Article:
Council forsakes wild species that made us famous

Gone is any perception of prudence or respect for a precautionary principle

Re: article and the position taken by City Council – Campbell River City Council support for Salmon Farm Expansion.

By openly giving their support to the application from Grieg Seafood seeking to amend existing permitted land use in order to place two new open net pen salmon farms in the Broughton Archipelago area, Campbell River Council, in my opinion, have forsaken the very wild species for which this community is famous.

Gone is any perception of prudence or respect for a precautionary principle and replaced by a somewhat cavalier attitude that it is fine to use our coastal waterways as an open sewer and to openly continue with the introduction of an alien, invasive species that may well impact our own wild stocks in a negative fashion.

From the basis of the article it seemed that what was of primary importance was employment. Yes, that is an important aspect of the equation but if one is to discuss the subject of sustainability, viability of fish farms then the potential impacts to environment, biodiversity, wild stocks and what we leave for future generations must be debated at an equal or higher level at the same time.

I will not attempt to address each and every concern or bias I may have with the current state of fish farms on our coast as it would be fairly lengthy but will simply put it into this context.

You know there are genuine concerns with respect of open net pens and impacts to wild stocks when more than a dozen British Columbia First Nations, as well as 16 fishing and salmon conservation groups in Canada and the United States requested that a NAFTA environmental commission investigate Canada’s failure to protect wild salmon from disease and parasites from industrial fish farms in British Columbia.

One has to become even more concerned when the staff of that particular NAFTA commission concluded that there was enough evidence against Canada to merit a deeper examination only to have our own federal government with the support of Mexico vote against proceeding with any type of investigation of fish farms in B.C.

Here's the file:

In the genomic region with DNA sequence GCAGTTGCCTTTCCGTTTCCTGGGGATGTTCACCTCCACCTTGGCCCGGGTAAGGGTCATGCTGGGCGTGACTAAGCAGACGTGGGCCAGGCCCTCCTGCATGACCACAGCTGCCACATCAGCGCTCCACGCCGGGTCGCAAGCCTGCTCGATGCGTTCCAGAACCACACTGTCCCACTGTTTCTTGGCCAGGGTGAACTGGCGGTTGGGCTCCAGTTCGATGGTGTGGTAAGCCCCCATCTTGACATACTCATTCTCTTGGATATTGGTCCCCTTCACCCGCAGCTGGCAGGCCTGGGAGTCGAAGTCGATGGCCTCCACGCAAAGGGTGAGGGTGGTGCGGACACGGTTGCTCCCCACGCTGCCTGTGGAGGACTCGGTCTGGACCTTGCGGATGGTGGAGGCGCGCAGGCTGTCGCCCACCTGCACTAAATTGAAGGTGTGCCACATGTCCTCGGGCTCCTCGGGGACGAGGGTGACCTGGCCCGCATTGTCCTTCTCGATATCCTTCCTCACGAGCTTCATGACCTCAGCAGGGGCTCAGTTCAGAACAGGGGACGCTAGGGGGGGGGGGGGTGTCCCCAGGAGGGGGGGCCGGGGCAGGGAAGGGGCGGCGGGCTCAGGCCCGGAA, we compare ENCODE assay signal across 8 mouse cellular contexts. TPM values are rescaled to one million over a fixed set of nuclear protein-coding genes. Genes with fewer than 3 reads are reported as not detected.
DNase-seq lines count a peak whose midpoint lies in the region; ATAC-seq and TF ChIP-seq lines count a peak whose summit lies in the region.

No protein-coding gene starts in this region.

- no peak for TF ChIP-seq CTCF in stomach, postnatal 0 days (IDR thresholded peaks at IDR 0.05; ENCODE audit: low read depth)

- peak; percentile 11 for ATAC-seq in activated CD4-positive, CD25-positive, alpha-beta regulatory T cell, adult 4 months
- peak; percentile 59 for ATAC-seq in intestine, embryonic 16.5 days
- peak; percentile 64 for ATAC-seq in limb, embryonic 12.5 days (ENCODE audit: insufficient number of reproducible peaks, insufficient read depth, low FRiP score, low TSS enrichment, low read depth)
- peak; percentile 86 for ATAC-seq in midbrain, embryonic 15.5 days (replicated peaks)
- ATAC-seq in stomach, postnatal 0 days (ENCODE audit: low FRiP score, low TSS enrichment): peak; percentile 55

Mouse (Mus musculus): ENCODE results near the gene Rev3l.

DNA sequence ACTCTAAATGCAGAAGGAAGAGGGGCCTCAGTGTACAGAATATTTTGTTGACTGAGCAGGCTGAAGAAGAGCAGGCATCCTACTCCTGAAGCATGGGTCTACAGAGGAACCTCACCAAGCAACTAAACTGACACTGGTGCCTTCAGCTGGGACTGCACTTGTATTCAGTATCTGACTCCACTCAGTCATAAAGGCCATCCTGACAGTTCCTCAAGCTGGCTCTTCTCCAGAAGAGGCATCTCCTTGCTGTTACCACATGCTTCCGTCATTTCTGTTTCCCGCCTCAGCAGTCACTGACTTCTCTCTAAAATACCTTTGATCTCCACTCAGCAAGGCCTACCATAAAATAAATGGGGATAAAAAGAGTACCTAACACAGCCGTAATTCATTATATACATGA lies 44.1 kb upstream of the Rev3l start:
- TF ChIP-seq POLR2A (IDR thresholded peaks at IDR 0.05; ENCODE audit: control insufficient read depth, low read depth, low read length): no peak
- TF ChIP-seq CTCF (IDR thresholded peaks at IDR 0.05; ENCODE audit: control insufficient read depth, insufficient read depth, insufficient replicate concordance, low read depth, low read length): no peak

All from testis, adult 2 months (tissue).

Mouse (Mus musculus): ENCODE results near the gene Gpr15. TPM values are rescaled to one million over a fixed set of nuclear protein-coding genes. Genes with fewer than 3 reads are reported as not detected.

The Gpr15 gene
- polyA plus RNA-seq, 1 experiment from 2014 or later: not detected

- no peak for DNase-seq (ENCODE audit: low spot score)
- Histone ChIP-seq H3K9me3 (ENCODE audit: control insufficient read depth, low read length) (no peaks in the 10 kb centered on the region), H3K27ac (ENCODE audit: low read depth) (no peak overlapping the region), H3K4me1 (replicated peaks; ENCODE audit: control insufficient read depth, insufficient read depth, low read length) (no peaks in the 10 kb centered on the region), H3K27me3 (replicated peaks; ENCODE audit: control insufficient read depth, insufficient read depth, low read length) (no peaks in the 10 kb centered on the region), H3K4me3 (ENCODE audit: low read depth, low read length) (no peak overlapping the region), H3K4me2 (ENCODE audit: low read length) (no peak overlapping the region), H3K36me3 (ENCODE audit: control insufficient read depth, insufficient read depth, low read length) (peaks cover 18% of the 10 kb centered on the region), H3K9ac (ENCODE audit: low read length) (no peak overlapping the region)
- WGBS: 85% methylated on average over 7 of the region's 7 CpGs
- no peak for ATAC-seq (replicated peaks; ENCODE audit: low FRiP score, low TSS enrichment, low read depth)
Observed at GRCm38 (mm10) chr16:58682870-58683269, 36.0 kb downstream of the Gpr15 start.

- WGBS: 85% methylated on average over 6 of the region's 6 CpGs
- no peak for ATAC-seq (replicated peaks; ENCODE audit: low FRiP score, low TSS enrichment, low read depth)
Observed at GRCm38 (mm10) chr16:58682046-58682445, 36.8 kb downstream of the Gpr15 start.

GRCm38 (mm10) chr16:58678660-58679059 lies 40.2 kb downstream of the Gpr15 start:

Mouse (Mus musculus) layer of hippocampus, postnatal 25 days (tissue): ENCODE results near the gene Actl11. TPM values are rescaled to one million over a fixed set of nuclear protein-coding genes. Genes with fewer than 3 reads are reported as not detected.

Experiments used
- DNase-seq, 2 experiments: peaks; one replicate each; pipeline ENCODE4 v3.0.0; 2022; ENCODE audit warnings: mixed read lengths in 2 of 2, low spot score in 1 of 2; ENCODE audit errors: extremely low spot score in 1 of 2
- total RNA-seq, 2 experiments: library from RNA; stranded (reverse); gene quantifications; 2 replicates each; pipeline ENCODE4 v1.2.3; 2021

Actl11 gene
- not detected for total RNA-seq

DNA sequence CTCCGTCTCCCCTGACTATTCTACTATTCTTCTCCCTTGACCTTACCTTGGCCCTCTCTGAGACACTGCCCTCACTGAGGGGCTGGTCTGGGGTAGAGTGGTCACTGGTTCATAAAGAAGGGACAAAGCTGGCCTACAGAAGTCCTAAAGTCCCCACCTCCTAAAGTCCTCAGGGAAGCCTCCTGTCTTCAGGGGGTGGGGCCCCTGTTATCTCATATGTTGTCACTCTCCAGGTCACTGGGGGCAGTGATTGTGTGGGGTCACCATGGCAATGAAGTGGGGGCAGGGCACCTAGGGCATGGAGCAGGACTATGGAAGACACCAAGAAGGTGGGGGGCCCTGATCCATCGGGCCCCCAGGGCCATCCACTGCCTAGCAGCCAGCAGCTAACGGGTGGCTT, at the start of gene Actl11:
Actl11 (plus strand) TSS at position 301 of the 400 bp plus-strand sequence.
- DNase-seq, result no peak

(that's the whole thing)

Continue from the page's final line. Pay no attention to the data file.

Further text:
When dealing with this particular letter from Grieg Seafood the Campbell River Council should have taken a position that supported, called for action and implementation of recommendations included in the Cohen Commission of Inquiry into the Decline of Sockeye Salmon in the Fraser River. A report which concluded that salmon farms have the potential for “serious or irreversible” harm to wild salmon through disease transfer. The Cohen Commission recommended a freeze on farmed salmon production along part of the Fraser sockeye migration route until 2020, at which time all farms should be removed unless Canada produces hard evidence that the farms are doing no more than minimal harm.

As the situation now stands, I would ask all to note that in January 2014, without any response or action to the Cohen Commission recommendations, the federal government opened the British Columbia coast to more salmon farms.

I am not opposed to aquaculture – fish farms – but the current use of open net pens is not only antiquated technology but its continued practice is highly detrimental to the health and survival of our wild stocks. Well past the time to grow up and move to land based self-contained process.

Keep the crap and alien species out of our coastal waters.

Dave Crosby

Campbell River